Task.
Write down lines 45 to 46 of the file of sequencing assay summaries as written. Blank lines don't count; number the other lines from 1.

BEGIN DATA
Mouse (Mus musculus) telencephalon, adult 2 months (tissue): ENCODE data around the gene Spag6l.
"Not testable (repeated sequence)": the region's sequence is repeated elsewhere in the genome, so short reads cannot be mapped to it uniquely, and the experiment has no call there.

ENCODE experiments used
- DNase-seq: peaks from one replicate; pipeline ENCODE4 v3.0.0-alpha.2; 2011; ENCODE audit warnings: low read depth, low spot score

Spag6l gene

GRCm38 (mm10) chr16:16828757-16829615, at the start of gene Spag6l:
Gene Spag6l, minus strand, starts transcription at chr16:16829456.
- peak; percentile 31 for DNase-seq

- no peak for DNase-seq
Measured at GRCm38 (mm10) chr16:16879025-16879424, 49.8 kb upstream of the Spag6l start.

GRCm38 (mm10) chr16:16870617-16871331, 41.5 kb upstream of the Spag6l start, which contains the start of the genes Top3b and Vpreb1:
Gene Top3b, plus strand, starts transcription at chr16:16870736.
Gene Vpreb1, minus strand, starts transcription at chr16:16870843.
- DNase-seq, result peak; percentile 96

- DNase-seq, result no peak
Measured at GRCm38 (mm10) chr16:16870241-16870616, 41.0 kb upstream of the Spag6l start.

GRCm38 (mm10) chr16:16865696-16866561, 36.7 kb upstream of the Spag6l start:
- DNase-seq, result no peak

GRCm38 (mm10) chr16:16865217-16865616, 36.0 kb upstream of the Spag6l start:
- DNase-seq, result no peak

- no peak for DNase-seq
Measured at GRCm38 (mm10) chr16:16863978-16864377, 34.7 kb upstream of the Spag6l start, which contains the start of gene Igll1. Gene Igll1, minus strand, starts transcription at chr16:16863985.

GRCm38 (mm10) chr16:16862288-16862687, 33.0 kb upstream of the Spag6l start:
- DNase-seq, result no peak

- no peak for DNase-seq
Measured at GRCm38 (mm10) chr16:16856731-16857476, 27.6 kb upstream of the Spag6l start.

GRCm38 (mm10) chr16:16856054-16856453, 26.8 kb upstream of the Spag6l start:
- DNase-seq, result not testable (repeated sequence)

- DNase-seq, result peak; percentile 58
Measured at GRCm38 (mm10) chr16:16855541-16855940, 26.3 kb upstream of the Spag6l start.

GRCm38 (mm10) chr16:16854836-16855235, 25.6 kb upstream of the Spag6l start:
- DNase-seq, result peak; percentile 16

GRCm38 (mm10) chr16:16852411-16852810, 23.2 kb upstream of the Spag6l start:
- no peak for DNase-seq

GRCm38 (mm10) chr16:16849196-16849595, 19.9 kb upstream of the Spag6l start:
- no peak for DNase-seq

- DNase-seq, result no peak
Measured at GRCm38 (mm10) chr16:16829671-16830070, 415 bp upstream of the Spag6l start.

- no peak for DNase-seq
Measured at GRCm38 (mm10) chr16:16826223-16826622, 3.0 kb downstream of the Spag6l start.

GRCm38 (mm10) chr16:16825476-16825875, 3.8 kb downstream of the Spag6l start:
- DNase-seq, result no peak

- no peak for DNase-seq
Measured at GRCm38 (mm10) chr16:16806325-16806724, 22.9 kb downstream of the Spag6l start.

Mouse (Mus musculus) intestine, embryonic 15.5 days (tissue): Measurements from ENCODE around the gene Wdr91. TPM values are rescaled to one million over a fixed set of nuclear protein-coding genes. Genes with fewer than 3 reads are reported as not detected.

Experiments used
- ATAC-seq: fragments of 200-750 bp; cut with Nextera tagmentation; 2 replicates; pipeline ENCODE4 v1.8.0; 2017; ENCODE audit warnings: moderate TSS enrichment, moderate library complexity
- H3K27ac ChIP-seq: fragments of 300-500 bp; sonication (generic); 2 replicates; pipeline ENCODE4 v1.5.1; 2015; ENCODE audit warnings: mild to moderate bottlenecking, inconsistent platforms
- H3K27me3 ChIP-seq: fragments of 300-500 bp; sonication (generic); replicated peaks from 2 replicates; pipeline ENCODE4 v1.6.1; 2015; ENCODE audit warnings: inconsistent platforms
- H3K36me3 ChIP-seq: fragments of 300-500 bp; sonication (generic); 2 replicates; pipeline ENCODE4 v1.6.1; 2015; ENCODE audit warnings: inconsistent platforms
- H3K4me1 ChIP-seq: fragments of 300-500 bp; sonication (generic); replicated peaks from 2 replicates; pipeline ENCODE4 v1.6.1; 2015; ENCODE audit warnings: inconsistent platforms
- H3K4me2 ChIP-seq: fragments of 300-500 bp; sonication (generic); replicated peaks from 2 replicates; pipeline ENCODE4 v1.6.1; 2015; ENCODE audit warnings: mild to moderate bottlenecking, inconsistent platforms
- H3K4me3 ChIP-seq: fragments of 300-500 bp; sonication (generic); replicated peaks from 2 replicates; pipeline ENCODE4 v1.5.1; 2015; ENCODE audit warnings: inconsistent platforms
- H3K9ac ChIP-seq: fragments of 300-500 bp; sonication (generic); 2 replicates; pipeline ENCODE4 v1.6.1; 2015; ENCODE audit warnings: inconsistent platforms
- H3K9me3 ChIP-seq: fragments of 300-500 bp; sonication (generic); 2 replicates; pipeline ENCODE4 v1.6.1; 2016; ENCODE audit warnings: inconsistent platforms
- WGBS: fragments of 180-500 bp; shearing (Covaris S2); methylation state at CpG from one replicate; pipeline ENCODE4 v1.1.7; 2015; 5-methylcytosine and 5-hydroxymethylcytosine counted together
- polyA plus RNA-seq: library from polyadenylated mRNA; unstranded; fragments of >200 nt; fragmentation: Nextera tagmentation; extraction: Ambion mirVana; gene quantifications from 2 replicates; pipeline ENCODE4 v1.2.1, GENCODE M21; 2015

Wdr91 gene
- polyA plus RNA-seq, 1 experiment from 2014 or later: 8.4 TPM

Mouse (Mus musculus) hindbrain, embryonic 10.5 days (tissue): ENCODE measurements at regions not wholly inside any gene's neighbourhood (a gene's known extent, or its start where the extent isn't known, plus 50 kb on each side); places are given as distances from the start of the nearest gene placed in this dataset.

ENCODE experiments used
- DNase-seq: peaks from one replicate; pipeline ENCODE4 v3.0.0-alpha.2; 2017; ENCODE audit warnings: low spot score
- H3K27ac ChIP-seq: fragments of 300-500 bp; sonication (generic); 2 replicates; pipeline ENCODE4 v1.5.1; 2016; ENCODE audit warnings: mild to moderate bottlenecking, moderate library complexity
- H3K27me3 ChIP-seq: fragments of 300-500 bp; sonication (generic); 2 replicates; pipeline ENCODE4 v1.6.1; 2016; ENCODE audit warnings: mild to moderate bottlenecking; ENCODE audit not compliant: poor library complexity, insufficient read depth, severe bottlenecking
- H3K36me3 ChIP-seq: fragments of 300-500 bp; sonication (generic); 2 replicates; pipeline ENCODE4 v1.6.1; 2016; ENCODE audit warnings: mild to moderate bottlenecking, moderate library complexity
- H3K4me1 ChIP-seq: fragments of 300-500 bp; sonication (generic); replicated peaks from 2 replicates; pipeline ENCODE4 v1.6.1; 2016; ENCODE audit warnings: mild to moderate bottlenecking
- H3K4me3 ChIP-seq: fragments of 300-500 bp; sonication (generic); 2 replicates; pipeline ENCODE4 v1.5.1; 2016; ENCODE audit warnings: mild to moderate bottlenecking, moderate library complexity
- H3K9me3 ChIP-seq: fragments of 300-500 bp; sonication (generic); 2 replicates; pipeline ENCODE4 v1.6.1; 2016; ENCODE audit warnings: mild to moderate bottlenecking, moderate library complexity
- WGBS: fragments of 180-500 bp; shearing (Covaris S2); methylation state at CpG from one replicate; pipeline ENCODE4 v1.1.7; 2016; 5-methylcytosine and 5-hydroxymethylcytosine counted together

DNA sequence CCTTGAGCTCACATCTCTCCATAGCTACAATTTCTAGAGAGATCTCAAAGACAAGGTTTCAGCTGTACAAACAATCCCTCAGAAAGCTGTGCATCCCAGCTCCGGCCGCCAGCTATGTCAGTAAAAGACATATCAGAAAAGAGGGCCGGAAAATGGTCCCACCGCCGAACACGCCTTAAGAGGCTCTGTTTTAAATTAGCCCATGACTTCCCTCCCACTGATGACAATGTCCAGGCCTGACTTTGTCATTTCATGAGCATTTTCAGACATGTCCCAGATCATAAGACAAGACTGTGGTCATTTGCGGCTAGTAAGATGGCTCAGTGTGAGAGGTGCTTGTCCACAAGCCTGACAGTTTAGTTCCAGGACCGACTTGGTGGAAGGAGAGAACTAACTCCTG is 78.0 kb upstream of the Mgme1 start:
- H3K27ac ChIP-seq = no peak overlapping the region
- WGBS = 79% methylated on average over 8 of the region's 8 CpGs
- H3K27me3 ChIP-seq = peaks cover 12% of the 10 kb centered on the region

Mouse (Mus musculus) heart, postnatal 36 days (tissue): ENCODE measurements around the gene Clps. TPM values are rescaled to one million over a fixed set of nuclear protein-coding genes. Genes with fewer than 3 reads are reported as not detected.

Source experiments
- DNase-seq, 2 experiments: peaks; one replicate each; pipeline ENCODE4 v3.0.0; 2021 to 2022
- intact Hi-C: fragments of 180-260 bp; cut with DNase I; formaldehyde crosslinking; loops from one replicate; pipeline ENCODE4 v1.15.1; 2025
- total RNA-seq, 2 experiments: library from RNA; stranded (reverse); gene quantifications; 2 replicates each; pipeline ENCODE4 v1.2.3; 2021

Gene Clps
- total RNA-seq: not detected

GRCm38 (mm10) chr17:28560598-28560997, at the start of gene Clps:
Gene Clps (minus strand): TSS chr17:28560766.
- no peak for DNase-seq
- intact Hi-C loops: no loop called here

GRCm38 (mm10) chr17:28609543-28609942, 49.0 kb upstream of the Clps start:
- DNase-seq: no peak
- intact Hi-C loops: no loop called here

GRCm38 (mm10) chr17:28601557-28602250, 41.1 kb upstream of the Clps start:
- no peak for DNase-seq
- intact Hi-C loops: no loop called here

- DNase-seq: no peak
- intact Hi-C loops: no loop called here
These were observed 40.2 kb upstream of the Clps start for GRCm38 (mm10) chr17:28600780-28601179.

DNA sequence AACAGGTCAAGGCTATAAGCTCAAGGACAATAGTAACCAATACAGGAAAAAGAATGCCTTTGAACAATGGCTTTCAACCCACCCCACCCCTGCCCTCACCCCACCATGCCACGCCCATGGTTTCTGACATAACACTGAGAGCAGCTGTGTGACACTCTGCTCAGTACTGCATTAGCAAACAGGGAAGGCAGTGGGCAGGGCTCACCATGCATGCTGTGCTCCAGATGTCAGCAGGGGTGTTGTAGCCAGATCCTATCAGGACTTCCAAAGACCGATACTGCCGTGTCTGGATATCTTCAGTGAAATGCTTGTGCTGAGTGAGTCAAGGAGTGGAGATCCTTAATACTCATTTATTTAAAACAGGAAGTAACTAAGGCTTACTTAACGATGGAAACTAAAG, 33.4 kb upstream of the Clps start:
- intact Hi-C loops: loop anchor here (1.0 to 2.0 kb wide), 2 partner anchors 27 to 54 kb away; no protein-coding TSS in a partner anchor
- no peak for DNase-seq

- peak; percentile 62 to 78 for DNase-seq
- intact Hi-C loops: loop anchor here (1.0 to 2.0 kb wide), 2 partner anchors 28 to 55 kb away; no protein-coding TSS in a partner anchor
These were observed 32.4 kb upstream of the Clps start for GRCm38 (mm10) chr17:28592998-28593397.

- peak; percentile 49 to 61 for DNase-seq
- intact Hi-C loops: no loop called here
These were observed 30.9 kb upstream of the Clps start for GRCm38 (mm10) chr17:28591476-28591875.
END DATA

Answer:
Mouse (Mus musculus) intestine, embryonic 15.5 days (tissue): Measurements from ENCODE around the gene Wdr91. TPM values are rescaled to one million over a fixed set of nuclear protein-coding genes. Genes with fewer than 3 reads are reported as not detected.

Experiments used